300 ml milk
sunflower oil for brushing

Mix flour, cinnamon, salt and confectioner’s sugar. Beat the eggs lightly then add to the flour alongside with the milk. Stir it properly. Heat up the wafer- maker, it should be really hot. Brush it with oil, put a tablespoon of batter into the middle, close it and push it. I realised that I have to turn the wafer-maker as soon as I don’t hear that noise which is like releasing air from a balloon. I turn it, and bake it for a few minutes more.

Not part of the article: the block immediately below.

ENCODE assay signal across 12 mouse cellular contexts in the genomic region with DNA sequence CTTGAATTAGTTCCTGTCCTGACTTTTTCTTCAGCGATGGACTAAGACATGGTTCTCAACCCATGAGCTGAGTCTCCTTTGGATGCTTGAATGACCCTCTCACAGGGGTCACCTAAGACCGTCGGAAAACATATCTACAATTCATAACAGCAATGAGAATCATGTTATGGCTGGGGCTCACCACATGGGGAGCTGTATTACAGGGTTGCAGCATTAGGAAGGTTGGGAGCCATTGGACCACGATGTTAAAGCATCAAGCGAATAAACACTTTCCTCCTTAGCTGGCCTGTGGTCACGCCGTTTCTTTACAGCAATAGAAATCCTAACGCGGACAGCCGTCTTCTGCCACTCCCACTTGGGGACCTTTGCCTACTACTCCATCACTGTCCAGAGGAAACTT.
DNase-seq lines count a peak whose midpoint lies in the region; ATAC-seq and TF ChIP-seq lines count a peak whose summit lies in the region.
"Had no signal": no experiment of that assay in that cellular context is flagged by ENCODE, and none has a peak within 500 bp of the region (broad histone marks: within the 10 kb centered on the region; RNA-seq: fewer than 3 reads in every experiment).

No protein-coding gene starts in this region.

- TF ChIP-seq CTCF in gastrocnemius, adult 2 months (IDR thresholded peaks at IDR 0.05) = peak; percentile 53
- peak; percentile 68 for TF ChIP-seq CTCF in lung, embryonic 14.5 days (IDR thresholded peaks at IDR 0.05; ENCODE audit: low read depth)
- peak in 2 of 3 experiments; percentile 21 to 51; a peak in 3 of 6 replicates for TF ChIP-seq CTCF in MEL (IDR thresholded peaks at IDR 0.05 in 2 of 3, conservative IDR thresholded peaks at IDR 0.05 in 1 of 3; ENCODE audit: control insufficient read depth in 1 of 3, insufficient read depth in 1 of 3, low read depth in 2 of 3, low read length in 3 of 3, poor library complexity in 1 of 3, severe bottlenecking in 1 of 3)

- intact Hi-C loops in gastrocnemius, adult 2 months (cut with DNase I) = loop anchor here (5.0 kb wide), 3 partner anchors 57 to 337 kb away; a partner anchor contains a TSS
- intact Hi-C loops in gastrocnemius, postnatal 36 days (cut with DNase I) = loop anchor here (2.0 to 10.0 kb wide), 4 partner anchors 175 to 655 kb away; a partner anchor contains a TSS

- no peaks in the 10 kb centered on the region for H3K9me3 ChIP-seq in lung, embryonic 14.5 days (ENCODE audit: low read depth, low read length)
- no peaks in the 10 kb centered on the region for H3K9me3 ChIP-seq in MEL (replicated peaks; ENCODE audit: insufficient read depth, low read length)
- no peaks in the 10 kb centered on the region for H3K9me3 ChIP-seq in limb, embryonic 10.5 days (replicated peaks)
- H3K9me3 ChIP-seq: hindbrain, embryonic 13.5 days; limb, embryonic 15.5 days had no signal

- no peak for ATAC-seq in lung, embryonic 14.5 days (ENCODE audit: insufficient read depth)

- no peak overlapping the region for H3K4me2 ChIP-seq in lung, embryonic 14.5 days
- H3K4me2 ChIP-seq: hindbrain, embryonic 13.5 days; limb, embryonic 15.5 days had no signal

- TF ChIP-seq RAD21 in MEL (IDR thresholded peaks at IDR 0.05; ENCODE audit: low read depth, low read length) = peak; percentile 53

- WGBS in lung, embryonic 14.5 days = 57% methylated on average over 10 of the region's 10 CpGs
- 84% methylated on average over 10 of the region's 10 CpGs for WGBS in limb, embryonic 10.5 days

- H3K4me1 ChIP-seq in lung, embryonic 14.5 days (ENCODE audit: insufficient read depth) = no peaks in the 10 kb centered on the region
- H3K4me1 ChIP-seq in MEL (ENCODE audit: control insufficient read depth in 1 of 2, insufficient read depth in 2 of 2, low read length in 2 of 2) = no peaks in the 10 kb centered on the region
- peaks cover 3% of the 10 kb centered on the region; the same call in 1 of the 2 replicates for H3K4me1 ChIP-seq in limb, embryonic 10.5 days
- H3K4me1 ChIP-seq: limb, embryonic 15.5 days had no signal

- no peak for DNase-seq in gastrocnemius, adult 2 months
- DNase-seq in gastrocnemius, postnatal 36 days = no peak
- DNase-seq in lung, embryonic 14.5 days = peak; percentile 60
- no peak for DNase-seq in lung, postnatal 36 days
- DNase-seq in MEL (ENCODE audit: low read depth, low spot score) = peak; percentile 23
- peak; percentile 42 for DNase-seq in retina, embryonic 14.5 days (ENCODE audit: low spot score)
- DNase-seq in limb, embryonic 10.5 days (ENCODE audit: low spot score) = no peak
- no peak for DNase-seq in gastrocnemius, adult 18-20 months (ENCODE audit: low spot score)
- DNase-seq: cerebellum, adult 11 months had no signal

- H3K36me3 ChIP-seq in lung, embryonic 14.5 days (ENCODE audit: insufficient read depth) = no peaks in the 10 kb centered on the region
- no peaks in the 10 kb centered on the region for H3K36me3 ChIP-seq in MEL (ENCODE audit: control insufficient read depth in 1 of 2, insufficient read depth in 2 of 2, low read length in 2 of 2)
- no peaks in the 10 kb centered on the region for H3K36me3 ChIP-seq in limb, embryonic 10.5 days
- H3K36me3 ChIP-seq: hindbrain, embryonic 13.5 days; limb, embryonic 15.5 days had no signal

Walnut cream

150 g ground walnut
80 g sugar
125 ml milk
1 package of vanilla sugar
grated zests of a lemon
a handful of raisins finely chopped

Bring milk to boil, add sugar, walnut, vanilla sugar and raisins. Cook it for a few minutes until it gets thick. Finally add lemon zests.

For the chocolate glaze:
50 ml milk
1 heaped tsp. Dutch cocoa powder
30 g butter
70 g dark chocolate
1 tbsp sugar